When we do this: In most situations, this method is effective. Lately, the most common reason for tantrums is when twin A snatches a toy or book from twin B. Sometimes we leave our twins to settle the argument between themselves, but this often leads to hitting. So we mediate by saying, “Let B finish his turn. Then you can have your turn.” Speaking to them at eye level is often most effective rather than shouting from a distance.

3. Distract

How often we do this: Sometimes

When we do this: In the toy stealing situation described above, sometimes A is inconsolable when we insist that B finishes his time with the book or toy. A rarely finds solace on her own so we try to distract her with another item. We also praise A when she settles down from her tantrum and thank B when he finishes his turn with the item.

4. Naughty corner

How often we do this: Sometimes

When we do this: Currently, our kids’ worst habits are intentionally throwing food on the ground and hitting each other. When these situations occur, I often tell them in a stern voice, “Please do not hit” or, “Please do not throw food on the ground.” Sometimes they repeat the offending behavior, so I repeat my warning. On rare occasions, the bad behavior is continuously repeated, so we will send the naughty child to a designated corner to cool off.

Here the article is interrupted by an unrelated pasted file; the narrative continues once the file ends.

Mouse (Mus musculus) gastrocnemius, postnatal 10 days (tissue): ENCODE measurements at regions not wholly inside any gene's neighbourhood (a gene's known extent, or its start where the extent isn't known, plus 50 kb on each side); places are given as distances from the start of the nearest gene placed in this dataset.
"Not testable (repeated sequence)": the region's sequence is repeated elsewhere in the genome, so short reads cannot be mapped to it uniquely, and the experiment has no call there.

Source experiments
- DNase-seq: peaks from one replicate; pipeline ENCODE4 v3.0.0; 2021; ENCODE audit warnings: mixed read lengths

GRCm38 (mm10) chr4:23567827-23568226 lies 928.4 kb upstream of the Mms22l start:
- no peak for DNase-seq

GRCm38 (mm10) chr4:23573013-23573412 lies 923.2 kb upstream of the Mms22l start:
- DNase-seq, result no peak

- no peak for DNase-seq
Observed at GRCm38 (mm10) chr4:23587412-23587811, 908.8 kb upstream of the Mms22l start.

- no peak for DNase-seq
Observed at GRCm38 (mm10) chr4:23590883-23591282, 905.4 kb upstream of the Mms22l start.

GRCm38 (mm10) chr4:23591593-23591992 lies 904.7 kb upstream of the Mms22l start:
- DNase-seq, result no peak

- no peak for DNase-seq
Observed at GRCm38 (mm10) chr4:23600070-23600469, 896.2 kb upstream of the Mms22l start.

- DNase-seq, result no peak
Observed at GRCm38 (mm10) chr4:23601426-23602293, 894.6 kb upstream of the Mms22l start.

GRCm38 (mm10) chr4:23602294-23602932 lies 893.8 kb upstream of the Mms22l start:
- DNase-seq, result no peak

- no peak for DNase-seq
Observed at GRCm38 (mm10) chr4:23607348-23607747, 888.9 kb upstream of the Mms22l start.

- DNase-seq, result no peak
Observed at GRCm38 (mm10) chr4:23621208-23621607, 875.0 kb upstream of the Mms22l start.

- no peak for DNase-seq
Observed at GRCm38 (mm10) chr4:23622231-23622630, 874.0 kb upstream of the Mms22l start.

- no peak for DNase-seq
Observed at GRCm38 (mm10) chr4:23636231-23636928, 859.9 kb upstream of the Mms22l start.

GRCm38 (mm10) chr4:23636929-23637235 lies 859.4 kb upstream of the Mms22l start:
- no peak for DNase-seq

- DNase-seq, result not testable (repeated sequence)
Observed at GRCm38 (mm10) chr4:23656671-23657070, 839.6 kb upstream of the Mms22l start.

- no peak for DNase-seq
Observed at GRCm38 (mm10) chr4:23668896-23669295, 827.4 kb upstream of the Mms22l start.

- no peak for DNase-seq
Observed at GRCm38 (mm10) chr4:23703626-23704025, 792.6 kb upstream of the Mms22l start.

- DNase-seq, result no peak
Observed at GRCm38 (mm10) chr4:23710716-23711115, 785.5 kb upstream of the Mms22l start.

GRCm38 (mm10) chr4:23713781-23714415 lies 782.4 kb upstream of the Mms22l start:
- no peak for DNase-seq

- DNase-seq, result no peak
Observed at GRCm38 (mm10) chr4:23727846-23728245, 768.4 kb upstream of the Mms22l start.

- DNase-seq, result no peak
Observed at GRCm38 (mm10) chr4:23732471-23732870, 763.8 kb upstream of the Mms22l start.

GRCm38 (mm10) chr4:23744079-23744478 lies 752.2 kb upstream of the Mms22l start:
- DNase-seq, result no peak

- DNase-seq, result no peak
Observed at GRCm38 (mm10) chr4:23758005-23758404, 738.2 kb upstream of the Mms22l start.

5. Cuddle

How often we do this: Sometimes

When we do this: Toddlers are almost biologically incapable of managing their emotions at a young age. When hunger or tiredness overcomes our kids, we just hold them for a nice cuddle to help them settle down.

 

Toddler tantrums were extremely difficult to manage in the beginning. I remember spending several gloomy nights unwinding with wine and mindless television. It took me 4-5 months to learn how to manage endless crying and whining effectively (most of the time). I often cool down (if I’m feeling agitated–which was frequent in the beginning), assess the situation, and moderate to the best of my ability.